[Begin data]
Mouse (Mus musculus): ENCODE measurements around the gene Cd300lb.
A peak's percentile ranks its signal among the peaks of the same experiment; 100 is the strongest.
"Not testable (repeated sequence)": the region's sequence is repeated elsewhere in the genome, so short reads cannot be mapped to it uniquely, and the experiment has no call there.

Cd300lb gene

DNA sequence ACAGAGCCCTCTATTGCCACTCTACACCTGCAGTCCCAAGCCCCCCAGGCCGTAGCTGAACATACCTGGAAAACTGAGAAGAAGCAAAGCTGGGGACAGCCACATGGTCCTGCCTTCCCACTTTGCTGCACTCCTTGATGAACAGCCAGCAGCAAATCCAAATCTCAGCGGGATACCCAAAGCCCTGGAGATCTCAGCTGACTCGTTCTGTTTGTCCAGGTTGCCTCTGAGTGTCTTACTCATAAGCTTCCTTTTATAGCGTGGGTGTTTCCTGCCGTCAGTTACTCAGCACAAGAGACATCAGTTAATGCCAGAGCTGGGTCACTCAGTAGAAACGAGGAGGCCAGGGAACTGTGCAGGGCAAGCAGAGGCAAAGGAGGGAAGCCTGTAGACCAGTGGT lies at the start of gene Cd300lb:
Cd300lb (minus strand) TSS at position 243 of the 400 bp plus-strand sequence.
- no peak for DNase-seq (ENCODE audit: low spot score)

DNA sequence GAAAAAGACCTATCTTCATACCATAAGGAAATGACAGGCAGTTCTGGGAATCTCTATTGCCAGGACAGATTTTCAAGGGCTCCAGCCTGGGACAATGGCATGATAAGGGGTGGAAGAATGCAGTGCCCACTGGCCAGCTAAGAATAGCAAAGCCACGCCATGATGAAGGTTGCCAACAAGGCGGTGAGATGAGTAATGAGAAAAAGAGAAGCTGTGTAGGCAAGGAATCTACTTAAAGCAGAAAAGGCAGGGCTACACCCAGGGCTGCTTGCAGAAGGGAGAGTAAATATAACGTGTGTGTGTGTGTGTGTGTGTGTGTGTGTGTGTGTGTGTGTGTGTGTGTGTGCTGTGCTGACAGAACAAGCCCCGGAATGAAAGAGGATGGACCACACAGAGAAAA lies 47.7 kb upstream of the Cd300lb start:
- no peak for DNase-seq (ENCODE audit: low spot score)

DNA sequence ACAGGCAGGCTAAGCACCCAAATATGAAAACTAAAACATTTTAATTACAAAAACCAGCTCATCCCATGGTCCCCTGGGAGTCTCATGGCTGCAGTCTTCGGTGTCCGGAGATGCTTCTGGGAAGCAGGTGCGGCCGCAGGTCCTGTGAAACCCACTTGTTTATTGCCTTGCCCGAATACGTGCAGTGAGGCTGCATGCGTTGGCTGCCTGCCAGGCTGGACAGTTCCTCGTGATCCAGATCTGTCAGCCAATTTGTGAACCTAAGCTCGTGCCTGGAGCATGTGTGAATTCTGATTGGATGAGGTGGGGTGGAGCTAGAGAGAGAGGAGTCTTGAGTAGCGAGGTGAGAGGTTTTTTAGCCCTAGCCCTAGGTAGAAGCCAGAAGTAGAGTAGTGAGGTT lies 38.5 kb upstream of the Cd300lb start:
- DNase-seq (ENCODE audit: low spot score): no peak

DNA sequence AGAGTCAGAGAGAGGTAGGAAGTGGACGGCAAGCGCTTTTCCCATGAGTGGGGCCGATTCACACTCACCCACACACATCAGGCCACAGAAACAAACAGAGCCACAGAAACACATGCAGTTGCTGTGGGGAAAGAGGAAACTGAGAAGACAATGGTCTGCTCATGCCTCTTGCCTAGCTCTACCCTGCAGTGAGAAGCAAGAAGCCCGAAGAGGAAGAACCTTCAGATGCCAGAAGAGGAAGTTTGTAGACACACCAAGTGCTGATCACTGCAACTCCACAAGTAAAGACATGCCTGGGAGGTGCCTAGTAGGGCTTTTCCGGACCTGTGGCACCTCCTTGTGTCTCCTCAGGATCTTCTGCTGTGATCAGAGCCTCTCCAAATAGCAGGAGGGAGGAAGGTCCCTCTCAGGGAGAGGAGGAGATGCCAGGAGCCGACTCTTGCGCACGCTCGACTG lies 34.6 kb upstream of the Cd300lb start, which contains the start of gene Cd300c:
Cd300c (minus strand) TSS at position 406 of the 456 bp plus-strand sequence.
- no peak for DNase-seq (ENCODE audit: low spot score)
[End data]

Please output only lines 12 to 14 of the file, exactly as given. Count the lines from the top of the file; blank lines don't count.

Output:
DNA sequence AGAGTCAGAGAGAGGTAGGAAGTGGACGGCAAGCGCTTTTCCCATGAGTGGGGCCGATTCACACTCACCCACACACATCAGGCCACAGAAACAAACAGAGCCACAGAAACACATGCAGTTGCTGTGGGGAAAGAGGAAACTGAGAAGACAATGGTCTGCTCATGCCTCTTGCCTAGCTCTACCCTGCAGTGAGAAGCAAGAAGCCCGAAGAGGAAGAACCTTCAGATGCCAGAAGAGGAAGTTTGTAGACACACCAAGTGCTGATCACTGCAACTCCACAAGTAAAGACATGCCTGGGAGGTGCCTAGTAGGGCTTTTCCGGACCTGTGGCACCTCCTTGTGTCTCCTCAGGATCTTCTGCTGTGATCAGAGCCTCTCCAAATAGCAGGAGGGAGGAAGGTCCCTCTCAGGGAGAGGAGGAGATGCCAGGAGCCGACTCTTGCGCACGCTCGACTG lies 34.6 kb upstream of the Cd300lb start, which contains the start of gene Cd300c:
Cd300c (minus strand) TSS at position 406 of the 456 bp plus-strand sequence.
- no peak for DNase-seq (ENCODE audit: low spot score)